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The third section introduces a hard reverberated rhythm that seems to lead somewhere but never delivers the goods despite some crafty synth-work. On track four we're brought back into ambient territory with some pleasantly unobtrusive sounds and percussive loops, which is clearly the duos strong suit. The concluding piece builds from a web of disparate samples into a disturbed soundscape punctuated by bursts of noise alongside a sequenced melody.
In general, Nachtmystium are still most definitely moving in the right direction as far as defining their signature sound, and thus perhaps an entirely new subgenre / culture within black metal itself if it finds a big enough following...
While this release first saw the light of day in 2005 as a CD-R release, the music finds itself at its best via the vinyl medium. This was the first in what was to be a collage of absolutely brilliant records by Nadja (as their previous albums weren't too overwhelmingly spectacular), but none of their future recordings ever matched the grace or overbearing bleakness that derived from Bodycage. Bodycage is an absolutely crushing release, built around a desperate melancholy that to this day is unmatched by any band that attempts to steal the throne away from Aidan Baker and Leah Buckareff.
The album ends with a lengthy, uncredited piece of whirring guitar-drone that slowly ebbs into nothingness. Not available on the original release, it’s an inessential addition that makes for a nice outro and reminds me of some of the more ambient passages in Trent Reznor’s Quake soundtrack – eerie wails slowly fade in and out of existence against the background of a perpetual throbbing until it decays into feedback and jackhammer drums. It takes some time to get into its stride but it’s horrifyingly furious when it does.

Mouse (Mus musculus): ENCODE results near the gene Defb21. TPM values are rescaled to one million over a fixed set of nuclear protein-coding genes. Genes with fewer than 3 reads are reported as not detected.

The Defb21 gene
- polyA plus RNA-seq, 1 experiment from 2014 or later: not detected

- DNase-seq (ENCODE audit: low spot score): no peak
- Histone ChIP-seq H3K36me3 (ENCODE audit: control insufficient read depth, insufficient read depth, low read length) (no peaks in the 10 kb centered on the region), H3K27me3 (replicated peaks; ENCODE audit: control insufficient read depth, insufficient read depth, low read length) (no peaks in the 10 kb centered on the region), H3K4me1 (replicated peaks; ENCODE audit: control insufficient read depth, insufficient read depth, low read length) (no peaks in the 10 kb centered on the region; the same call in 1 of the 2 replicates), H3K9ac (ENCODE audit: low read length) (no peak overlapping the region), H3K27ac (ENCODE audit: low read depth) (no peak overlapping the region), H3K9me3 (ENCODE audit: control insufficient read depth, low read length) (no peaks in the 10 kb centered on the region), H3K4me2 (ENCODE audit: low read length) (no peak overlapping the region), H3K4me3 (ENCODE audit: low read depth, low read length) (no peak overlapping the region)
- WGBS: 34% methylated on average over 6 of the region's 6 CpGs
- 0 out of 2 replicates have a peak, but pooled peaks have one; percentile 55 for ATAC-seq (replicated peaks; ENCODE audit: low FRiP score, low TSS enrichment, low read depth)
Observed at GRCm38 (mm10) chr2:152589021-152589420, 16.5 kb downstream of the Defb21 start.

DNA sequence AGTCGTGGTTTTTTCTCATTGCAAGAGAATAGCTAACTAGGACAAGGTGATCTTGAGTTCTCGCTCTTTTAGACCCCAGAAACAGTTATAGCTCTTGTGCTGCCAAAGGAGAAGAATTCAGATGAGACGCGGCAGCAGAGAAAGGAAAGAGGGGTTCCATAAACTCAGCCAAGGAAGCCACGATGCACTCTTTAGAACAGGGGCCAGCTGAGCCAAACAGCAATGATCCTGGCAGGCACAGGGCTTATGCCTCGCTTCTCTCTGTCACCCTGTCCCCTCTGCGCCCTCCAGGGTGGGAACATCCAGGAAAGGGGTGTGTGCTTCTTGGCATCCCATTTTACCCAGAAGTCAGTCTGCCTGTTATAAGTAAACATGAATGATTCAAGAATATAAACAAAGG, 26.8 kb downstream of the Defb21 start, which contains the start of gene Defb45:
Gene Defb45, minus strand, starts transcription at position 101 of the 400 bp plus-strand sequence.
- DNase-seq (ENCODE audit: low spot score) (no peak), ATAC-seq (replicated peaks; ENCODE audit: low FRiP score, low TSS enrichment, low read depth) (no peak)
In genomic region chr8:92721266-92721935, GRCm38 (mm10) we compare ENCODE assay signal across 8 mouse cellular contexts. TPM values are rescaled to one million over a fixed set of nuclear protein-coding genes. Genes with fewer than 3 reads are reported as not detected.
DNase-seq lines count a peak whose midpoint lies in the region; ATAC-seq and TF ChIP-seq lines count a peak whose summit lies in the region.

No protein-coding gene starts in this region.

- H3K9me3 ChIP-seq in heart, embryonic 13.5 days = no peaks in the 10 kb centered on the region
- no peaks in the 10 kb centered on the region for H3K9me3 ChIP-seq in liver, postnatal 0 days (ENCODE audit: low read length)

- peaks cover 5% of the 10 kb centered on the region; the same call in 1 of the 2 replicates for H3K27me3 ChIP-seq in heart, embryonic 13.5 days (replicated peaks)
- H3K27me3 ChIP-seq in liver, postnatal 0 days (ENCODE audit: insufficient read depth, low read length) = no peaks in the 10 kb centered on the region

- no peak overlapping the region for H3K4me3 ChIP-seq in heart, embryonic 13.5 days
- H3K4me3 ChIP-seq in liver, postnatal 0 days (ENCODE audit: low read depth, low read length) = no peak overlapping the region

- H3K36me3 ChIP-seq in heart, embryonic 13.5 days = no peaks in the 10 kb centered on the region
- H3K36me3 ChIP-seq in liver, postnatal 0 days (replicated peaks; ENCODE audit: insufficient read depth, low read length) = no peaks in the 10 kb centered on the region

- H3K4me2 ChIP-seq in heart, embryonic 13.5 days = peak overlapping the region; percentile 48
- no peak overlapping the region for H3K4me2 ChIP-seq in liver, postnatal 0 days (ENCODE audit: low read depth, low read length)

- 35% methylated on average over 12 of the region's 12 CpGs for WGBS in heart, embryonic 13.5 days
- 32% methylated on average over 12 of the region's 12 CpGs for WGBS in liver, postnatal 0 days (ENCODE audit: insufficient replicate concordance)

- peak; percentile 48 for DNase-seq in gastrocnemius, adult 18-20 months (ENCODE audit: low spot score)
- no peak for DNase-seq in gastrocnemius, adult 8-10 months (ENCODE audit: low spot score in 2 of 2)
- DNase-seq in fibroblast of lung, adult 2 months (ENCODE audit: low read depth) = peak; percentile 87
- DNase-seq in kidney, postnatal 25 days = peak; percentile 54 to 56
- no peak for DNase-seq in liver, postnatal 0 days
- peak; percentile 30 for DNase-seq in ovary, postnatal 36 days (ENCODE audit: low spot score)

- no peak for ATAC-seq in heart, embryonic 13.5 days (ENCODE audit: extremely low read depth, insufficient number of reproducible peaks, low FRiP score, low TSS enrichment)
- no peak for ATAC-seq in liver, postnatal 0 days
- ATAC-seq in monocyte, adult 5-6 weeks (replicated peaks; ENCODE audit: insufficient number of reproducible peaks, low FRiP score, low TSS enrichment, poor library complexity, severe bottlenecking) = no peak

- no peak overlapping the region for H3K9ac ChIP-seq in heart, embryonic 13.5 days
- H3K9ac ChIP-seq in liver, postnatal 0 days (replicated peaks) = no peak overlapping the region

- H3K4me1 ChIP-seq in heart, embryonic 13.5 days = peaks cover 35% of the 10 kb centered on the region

The last track, "Jornada Del Muerto," is a chef-d'oeuvre of traditional drone doom music. It shares some of the elements of early Sunn O))) work as well as the band's collaboration album with Boris, released in 2006.
Naevus does an excellent job keeping their instrumentation balanced, fading sounds and feelings in and out, throughout the entire album. They do not take one path and wear it down; rather, they wander here, segue smoothly somewhere else, and then take you to the end in a friendly, respectful manner.
The constant acoustic guitars’ tone also contributes giving the music something melancholic (sometimes with strange harmonies), as well as the voice, whose delivery remains controlled, slow and constant.
“Silent Life” features a rather constant intensity in the music, is rhythmically quite linear. The acceleration of tempo on “Bobby Shafto” is noticeable but exceptional.
But a striking point is the drums on some songs (mainly “Spring Summer Railway”): they express a constant percussive rolling, taking the listener along in some kind of hypnotic mind-trip, paradoxically intense and calm, static and dynamic.
The song, as a
whole, keeps a consistent speed throughout—not too fast or slow—when
veering either way would ruin it; this gives the song a calm, hip,
cool, and collected feel to it. Topping the whole track off, and
truly giving it the essence, is the singer's voice.